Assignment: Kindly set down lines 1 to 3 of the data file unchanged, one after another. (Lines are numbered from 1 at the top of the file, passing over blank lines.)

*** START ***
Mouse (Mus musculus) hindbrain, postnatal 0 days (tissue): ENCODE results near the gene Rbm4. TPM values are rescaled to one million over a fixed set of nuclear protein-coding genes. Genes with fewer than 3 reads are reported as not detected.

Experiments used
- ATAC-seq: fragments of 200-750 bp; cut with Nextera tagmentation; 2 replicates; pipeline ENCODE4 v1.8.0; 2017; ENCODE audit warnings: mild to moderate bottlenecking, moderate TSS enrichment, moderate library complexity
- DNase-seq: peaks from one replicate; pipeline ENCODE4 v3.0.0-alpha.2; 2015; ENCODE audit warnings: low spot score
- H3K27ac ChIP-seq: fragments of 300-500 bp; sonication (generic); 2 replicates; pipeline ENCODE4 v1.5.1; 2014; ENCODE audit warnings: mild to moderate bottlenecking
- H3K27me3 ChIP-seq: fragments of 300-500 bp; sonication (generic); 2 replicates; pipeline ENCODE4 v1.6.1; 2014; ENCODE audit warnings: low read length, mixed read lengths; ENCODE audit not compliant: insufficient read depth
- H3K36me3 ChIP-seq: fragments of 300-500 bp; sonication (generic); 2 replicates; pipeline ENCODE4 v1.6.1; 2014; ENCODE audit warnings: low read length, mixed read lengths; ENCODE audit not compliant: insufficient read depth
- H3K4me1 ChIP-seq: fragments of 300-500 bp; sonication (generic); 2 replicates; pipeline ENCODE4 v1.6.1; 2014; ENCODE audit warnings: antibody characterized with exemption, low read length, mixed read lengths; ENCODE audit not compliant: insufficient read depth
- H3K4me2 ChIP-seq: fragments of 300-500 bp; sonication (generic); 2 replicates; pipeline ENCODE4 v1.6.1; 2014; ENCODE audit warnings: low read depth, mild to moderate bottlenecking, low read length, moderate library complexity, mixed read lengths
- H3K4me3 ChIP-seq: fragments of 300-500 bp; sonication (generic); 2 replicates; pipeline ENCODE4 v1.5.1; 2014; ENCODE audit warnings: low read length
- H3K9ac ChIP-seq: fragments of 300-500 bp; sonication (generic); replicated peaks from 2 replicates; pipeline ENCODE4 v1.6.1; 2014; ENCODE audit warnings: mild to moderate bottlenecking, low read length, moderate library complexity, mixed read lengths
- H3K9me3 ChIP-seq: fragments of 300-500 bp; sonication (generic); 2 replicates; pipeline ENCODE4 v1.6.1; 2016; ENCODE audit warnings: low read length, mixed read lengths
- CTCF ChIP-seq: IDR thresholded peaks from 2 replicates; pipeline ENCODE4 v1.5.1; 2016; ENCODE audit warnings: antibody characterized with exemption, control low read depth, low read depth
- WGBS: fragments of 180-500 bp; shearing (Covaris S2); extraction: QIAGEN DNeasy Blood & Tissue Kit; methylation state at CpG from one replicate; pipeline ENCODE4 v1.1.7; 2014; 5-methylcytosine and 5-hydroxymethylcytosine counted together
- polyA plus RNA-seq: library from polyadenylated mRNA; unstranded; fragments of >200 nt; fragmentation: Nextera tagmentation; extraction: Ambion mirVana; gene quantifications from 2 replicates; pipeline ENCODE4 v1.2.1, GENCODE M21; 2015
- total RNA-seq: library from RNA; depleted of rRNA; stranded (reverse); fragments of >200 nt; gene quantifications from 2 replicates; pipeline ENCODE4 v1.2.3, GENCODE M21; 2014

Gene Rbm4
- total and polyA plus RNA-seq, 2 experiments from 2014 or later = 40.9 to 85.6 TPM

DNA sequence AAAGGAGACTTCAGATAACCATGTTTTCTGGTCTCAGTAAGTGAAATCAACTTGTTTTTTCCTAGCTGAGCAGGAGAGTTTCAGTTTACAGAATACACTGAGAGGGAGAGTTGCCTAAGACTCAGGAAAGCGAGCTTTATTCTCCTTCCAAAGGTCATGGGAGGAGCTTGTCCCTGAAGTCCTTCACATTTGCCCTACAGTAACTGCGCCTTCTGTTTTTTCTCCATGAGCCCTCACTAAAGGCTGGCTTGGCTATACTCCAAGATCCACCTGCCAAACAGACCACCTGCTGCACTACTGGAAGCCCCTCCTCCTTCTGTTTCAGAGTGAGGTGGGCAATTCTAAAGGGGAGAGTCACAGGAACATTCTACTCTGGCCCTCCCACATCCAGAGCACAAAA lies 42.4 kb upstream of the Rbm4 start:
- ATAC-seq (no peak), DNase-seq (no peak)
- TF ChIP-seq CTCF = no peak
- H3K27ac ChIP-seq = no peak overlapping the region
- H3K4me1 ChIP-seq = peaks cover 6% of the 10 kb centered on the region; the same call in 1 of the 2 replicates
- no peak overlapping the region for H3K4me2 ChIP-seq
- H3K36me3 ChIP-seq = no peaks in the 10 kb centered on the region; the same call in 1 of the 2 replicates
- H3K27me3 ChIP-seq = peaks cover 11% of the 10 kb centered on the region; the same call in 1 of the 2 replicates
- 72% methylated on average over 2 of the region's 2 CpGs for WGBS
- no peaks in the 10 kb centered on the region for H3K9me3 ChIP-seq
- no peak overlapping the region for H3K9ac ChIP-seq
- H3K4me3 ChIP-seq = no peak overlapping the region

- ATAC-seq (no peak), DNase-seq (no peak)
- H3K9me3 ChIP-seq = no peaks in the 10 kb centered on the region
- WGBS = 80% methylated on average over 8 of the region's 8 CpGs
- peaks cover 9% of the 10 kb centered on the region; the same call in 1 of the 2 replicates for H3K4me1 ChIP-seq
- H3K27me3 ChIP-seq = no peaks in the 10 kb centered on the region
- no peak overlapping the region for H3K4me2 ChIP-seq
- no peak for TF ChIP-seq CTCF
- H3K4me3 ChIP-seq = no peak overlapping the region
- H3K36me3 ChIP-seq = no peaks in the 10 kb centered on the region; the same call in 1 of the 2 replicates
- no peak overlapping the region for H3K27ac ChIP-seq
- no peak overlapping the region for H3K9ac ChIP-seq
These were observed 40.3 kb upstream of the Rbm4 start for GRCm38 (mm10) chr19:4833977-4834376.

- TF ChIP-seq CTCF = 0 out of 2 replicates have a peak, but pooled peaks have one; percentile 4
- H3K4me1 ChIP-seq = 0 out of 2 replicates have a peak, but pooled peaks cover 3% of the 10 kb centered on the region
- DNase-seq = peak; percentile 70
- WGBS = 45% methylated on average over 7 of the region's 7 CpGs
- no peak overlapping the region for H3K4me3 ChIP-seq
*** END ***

Mouse (Mus musculus) hindbrain, postnatal 0 days (tissue): ENCODE results near the gene Rbm4. TPM values are rescaled to one million over a fixed set of nuclear protein-coding genes. Genes with fewer than 3 reads are reported as not detected.

Experiments used
- ATAC-seq: fragments of 200-750 bp; cut with Nextera tagmentation; 2 replicates; pipeline ENCODE4 v1.8.0; 2017; ENCODE audit warnings: mild to moderate bottlenecking, moderate TSS enrichment, moderate library complexity